Illustration by John Stricker.
Here we are, at the precipice of another full-blown summer, anticipating the promise of so many good times to come. And as long as I don’t step onto a golf course, I’ll be fine.
But I know that’s not going to happen. I will get on the golf course, probably several. I’ll go because my friends play and I enjoy getting outside. But mostly I’ll go because I apparently have a sick, inexplicable need for self-torture in beautiful settings.
My dad was good at golf. He played into his mid-70s, and even as his agility diminished and his once-solid frame became thin and rather frail, he could still knock the ball off the tee 150 yards straight up the fairway. On nearly every hole he flirted with at least a double-bogey.
My brother is good at golf. He’s a big hitter – like the Dali Llama – a grip-it-and-rip-it sort who still manages finesse around the green. Even my buddies are good at golf. Rob can shoot in the mid-70s with his eyes closed. Steve has a single-digit handicap, even though his swing looks like he’s pitching hay bales. I was with my pal Roland when he smacked a hole-in-one at Catta Verdera on his birthday. You would think just being around such weekend greatness would be somewhat contagious, like catching the golf-equivalent of pink eye. Nope.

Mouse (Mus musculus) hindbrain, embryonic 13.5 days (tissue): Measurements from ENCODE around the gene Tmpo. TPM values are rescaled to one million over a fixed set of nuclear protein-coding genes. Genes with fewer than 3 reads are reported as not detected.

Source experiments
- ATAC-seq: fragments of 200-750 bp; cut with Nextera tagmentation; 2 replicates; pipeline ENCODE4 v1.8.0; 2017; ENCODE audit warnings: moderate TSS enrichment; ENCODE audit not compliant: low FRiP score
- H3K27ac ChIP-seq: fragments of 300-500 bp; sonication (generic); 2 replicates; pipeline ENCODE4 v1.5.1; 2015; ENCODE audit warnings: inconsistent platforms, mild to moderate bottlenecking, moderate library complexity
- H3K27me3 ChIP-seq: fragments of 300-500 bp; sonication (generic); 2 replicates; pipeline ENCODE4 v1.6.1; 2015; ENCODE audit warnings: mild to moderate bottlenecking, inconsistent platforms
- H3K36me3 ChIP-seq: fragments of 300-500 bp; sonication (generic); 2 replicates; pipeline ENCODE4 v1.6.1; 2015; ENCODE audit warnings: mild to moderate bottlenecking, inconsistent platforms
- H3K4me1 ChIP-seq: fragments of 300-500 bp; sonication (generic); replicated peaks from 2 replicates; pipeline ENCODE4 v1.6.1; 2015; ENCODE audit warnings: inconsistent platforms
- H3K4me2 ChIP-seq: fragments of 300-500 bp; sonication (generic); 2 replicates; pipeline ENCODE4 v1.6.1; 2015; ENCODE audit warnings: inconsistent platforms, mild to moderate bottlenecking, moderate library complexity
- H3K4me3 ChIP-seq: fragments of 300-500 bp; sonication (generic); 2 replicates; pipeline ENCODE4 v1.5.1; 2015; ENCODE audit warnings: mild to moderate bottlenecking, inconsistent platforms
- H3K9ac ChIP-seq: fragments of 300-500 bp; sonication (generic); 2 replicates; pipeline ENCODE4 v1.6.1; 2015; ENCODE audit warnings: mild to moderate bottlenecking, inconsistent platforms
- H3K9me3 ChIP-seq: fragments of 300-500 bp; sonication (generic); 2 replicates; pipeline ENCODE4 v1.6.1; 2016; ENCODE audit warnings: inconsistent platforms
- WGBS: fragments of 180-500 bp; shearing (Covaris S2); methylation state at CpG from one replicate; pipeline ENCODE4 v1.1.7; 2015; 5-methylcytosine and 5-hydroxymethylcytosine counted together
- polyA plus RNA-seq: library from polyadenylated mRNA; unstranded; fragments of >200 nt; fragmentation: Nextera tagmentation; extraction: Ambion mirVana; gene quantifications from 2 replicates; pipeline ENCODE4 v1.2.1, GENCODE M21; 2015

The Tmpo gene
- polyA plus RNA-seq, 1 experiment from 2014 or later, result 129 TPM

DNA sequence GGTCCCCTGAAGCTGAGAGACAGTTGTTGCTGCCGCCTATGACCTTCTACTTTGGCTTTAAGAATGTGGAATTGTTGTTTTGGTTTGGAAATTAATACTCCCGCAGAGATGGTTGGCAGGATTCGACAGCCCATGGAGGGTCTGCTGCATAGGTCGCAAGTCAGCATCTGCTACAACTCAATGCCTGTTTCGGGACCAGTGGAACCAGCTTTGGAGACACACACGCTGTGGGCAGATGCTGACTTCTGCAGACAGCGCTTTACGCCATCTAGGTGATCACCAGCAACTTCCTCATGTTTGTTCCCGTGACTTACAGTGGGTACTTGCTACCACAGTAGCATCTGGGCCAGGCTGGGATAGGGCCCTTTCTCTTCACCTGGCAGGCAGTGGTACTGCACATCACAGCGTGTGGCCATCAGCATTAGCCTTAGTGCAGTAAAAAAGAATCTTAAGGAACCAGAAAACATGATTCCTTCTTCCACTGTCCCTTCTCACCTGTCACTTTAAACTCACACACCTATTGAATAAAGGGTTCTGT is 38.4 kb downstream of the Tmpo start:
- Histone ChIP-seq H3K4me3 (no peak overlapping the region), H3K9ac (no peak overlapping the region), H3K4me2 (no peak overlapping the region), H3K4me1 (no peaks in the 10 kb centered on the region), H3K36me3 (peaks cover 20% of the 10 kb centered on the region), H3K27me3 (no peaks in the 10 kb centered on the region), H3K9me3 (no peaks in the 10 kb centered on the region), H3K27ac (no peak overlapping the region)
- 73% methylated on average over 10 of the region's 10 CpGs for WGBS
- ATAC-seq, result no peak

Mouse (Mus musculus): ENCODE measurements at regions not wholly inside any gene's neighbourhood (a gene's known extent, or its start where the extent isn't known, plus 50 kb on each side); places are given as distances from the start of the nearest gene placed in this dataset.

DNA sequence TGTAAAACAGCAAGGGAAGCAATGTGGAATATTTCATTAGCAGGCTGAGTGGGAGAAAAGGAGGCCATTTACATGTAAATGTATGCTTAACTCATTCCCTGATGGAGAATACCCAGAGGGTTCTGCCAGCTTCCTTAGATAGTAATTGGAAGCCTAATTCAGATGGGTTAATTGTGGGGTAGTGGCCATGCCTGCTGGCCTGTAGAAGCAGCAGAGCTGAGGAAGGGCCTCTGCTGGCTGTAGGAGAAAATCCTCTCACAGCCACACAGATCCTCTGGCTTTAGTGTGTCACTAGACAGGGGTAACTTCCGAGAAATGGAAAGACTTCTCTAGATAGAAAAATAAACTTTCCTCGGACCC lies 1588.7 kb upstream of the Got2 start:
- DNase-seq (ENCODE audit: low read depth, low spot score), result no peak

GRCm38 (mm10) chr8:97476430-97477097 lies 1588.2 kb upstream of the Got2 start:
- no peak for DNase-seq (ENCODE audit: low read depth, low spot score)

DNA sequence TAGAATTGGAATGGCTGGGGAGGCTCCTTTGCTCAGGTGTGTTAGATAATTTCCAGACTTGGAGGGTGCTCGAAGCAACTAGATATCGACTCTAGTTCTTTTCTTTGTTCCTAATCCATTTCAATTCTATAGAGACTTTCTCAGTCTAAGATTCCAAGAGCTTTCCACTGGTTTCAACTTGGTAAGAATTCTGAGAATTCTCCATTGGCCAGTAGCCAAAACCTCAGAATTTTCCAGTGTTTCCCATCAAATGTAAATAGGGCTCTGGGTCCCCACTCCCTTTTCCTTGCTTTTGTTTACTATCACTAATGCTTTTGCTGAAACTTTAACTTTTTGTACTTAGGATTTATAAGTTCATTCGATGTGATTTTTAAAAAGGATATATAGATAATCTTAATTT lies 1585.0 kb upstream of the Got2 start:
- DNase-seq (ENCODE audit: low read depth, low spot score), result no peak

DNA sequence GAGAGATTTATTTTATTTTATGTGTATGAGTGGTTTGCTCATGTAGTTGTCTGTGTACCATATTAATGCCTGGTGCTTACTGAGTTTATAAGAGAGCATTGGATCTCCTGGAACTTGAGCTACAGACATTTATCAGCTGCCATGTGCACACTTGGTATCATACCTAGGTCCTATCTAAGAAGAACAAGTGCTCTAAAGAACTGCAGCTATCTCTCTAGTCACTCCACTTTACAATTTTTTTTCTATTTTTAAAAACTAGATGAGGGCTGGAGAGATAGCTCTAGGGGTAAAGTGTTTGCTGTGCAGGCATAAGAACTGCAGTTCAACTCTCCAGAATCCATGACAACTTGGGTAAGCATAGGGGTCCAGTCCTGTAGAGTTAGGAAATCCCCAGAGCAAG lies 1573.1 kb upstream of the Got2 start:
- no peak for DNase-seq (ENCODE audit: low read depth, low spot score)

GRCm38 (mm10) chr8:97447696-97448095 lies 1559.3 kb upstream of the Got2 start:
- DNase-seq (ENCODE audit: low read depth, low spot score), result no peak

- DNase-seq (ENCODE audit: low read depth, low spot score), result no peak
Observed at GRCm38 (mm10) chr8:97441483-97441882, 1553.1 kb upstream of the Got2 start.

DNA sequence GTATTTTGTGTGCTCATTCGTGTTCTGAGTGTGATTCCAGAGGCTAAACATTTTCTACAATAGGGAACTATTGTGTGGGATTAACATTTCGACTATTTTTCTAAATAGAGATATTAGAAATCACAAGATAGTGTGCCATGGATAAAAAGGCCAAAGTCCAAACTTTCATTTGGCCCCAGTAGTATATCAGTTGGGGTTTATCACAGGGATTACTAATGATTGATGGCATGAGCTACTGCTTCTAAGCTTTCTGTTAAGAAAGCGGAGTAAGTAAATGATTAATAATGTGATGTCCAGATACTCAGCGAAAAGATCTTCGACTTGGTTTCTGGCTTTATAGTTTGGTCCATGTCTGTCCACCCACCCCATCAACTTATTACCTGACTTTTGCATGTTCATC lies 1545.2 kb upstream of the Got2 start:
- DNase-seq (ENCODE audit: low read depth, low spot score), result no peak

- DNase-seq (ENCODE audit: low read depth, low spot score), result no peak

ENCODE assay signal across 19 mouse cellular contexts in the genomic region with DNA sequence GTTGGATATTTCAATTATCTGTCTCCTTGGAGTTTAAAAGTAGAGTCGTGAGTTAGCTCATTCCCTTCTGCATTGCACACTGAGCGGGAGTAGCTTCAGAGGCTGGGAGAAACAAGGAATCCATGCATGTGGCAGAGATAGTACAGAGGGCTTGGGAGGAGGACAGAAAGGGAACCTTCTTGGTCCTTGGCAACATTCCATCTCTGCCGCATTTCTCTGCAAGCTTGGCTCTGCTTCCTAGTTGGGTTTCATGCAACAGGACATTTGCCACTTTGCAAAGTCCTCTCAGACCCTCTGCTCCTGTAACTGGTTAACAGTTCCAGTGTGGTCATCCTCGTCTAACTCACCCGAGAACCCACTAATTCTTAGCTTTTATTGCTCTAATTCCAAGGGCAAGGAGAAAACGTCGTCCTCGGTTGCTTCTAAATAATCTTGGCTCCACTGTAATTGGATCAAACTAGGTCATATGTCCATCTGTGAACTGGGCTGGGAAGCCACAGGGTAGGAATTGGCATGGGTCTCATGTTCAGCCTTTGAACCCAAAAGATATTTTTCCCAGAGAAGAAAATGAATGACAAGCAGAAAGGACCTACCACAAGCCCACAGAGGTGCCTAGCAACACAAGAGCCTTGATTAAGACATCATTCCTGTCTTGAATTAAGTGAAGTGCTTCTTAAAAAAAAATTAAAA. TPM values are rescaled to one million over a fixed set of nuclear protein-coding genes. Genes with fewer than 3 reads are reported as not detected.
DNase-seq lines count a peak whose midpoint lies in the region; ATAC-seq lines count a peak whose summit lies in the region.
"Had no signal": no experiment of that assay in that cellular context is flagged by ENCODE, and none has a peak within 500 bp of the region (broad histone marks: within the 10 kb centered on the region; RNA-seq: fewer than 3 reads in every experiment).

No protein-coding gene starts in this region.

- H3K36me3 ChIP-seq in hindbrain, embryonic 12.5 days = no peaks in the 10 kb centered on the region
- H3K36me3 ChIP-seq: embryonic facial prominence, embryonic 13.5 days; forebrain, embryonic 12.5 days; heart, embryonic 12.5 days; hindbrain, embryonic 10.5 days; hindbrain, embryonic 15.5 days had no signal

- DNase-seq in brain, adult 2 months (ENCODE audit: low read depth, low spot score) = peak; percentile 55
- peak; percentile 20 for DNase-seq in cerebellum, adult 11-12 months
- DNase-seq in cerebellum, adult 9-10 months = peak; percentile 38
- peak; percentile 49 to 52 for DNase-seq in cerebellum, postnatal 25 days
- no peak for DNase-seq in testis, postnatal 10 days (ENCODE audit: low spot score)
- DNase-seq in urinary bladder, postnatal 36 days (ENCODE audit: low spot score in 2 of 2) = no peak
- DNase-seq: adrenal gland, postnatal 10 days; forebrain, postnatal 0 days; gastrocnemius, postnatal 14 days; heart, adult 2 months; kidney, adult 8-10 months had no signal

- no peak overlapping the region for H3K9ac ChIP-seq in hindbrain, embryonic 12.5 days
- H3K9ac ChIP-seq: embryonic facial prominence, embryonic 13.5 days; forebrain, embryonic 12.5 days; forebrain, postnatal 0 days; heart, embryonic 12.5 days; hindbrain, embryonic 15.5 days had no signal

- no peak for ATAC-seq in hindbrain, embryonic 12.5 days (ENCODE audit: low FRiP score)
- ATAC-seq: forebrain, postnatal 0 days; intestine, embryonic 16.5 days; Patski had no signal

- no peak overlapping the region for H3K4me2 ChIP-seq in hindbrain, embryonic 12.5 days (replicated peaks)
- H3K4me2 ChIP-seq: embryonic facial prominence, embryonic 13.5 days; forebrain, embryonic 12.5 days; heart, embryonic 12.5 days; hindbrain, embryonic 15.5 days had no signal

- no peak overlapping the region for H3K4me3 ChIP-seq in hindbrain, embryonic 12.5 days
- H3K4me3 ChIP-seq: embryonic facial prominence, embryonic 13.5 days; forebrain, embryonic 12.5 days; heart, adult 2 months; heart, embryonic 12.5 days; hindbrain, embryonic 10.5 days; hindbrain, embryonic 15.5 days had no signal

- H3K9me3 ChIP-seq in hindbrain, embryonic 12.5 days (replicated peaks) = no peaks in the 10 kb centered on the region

There is something about the game that completely and utterly psyches me out, and always has. I have been playing off and on since high school and yet, if there’s a stranger or two in my foursome, I still preface my impending hideousness with, “I’m just learning the game.” Once I hit a tee shot that actually defied physics and shot backwards, grazing the leg of a passing Course Marshall. Those guys always look grumpy anyway, but this guy glared at me like he just caught me taking a bubble bath in a water hazard. On a gorgeous fall day in 2005, I lost 27 balls over 18 holes at Apple Mountain, and that’s not an exaggeration.
I completely “get” the golf mystique, especially here, with so many truly wonderful courses to play. Few things in life seem to hold more promise than the first fairway on a sunny summer morning. It’s just that for me that promise gets broken faster than an 11th-hour campaign pledge. I would love nothing more than to be one of those guys who complains when their shot lands 50 yards from the green instead of 55. Instead, I’m happy if my shot lands on a fairway. Notice I didn’t say the correct fairway. As long as the grass is short, I don’t really care. And yes, I’ve had lessons, but all they’ve done so far is make the game more frustrating, because I still suck. You know how you’re supposed to keep your head down during the shot? I’m much more accustomed to keeping it down after.
That’s not to say I’ll quit. No, no, no. I’ve come too far to give up now. And every once in a while, when the stars align and Earth pauses on its axis for a moment, I’ll manage to uncork a shot that is both effortless in its execution and flawless in its grace, and the ball will scream away like a fighter jet into the clear blue sky. Then I’ll hold my follow-through, savoring the moment and admiring the simple, perfect arc of a ball hit straight and strong and true. And I’ll wonder how the *&%$# I just did that.
Catch Tom on the Pat and Tom Morning Show on New Country 105.1